E-gov scores fall into the red
- By Jason Miller
- May 01, 2007
Four agencies have fallen behind in how they use their enterprise architectures, according to the latest e-government scores on the President's Management Agenda (PMA) scorecard.
The Smithsonian Institution's overall score plunged the farthest, falling from green to red in the quarterly report on agency progress in meeting the five areas of the PMA. Along with the Smithsonian, the Office of Management and Budget (OMB), the Office of Personnel Management and the Small Business Administration earned red scores.
Deficiencies in how the agencies use their enterprise architectures to maximize efficiency were primarily responsible for the downgrades, according to OMB.
'Agencies were assessed based on their use of the enterprise architectures to maximize efficiency of cross-agency initiatives, implement [Internet Protocol] Version 6, realize efficiencies and improve program performance,' said OMB Deputy Director for Management Clay Johnson in a news release.
OMB released the latest report card today, on which only two agencies'the Labor and State departments'earned a perfect five green scores.
Overall, OMB awarded 64 green, 37 yellow and 29 red scores, which is a 15 percent increase in the number of green scores since last quarter's report card, White House officials said.
Each quarter, the administration gives agencies green, yellow or red scores for their efforts to meet the five PMA goals ' human capital, competitive sourcing, financial performance, e-government, and budget and performance integration.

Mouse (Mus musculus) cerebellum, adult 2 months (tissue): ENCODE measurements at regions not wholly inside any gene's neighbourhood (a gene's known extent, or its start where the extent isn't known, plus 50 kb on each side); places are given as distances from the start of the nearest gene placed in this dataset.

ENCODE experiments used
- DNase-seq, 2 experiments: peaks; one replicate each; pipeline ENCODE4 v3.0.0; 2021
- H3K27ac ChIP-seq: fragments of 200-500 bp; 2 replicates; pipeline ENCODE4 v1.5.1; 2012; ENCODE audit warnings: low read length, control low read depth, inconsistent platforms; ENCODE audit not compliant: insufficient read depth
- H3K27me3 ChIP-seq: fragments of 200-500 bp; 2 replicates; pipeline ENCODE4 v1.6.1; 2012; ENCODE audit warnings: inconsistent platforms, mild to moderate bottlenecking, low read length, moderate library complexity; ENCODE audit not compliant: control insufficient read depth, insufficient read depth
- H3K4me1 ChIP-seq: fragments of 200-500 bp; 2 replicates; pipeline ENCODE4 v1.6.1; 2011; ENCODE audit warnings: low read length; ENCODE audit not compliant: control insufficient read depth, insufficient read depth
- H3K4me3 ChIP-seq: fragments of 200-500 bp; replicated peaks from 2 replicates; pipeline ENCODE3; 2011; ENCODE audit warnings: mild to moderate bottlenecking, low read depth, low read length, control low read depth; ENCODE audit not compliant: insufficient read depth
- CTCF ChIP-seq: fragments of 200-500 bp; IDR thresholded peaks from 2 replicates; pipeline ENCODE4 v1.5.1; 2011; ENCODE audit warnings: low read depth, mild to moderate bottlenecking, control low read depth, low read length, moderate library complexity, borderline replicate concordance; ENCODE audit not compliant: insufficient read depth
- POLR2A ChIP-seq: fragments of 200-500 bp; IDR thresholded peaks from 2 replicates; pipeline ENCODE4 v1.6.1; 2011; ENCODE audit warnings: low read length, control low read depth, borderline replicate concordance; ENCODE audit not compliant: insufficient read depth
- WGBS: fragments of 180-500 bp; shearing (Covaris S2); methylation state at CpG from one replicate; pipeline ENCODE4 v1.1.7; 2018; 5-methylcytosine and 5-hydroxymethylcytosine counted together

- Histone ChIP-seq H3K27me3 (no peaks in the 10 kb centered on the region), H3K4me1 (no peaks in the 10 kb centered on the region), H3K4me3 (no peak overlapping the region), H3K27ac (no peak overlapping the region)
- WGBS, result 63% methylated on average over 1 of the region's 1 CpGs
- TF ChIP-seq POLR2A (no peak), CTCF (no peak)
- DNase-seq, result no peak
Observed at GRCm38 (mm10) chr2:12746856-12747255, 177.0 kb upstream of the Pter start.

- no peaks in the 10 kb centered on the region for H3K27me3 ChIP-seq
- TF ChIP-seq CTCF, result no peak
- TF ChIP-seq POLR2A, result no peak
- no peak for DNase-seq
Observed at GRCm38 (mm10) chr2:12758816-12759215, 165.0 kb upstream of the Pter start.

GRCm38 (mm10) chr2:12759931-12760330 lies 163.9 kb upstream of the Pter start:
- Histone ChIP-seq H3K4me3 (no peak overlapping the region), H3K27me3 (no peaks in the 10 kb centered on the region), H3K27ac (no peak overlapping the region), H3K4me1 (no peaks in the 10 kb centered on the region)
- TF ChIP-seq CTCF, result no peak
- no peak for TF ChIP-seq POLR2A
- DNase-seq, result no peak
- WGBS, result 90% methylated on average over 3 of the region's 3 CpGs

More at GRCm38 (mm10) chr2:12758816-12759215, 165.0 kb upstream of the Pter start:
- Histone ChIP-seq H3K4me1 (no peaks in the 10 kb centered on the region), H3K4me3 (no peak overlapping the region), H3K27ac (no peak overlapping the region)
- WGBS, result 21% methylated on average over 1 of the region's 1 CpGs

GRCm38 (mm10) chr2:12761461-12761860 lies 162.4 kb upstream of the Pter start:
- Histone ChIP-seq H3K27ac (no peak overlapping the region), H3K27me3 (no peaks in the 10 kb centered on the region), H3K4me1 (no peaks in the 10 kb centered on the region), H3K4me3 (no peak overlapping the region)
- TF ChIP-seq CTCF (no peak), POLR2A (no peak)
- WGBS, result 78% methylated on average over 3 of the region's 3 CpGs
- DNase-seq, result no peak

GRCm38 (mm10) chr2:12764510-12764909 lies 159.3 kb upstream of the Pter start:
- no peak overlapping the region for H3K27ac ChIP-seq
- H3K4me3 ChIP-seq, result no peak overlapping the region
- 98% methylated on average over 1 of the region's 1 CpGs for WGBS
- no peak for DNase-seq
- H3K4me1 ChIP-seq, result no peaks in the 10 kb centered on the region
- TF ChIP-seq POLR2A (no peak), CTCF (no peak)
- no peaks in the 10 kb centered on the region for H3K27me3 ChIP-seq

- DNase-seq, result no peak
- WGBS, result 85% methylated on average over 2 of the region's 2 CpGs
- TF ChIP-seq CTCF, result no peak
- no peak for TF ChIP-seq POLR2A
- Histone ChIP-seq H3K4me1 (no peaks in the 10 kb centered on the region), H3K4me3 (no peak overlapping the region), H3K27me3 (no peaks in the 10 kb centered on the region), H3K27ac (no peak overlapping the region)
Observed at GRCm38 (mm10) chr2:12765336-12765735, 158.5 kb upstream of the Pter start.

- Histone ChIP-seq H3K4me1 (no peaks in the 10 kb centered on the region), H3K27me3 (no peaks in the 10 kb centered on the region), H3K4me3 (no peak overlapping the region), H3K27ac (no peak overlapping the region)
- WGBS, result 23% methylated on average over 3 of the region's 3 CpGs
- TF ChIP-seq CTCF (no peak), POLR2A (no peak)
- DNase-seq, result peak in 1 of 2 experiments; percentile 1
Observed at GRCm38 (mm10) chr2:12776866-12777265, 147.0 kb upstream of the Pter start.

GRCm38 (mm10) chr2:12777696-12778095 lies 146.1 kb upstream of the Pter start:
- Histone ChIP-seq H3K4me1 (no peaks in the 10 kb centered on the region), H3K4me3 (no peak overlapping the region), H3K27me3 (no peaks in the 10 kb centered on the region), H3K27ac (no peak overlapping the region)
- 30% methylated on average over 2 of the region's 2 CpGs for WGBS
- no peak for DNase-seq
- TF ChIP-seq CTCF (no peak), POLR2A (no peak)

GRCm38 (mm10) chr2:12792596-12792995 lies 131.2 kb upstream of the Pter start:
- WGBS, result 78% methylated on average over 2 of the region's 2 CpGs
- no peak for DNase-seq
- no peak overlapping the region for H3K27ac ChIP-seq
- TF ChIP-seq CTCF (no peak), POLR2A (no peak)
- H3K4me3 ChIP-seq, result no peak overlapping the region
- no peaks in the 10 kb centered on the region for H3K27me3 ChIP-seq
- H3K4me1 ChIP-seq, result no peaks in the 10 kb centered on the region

A green score means an agency has met all the standards for success, yellow means it has met some but not all and red means there are serious problems. OMB grades each agency on its overall status and on its progress toward implementing the agenda items.
'Federal agencies have significantly greater ability to be effective today than they did in 2001 when they began working on the PMA,' Johnson said. 'But having the ability to be effective is not enough. Those scores translate into real results, and agencies must demonstrate that what they are doing is making government more effective.'
Agencies are finding the most success in the human capital category, as departments have earned 16 green and 10 yellow scores. Under budget and performance integration, agencies also are achieving higher scores with 16 greens, nine yellows and one red mark.
Under e-government, agencies earned eight reds, 12 yellows and six green scores. Johnson said the four agencies whose grades dropped were not using their enterprise architectures properly, but did not offer specifics.
The Homeland Security and Health and Human Services departments improved their e-government grades from red to yellow during the last quarter. DHS now has three yellow and two red scores after having all red scores for much of the past three years.
Karen Evans, OMB's administrator for e-government and information technology, said in a letter accompanying the scorecard that her office will share the Federal Enterprise Architecture Program Management Office's assessments of agency blueprints later this month.
'The feedback provided by OMB is to be used by the agencies to further improve their EA practice and thereby better inform their IT investment decisions for the fiscal 2009 budget cycle,' she said in the letter.
Evans also said the governmentwide average for system security controls that agencies tested increased to 83 percent from 78 percent since last quarter.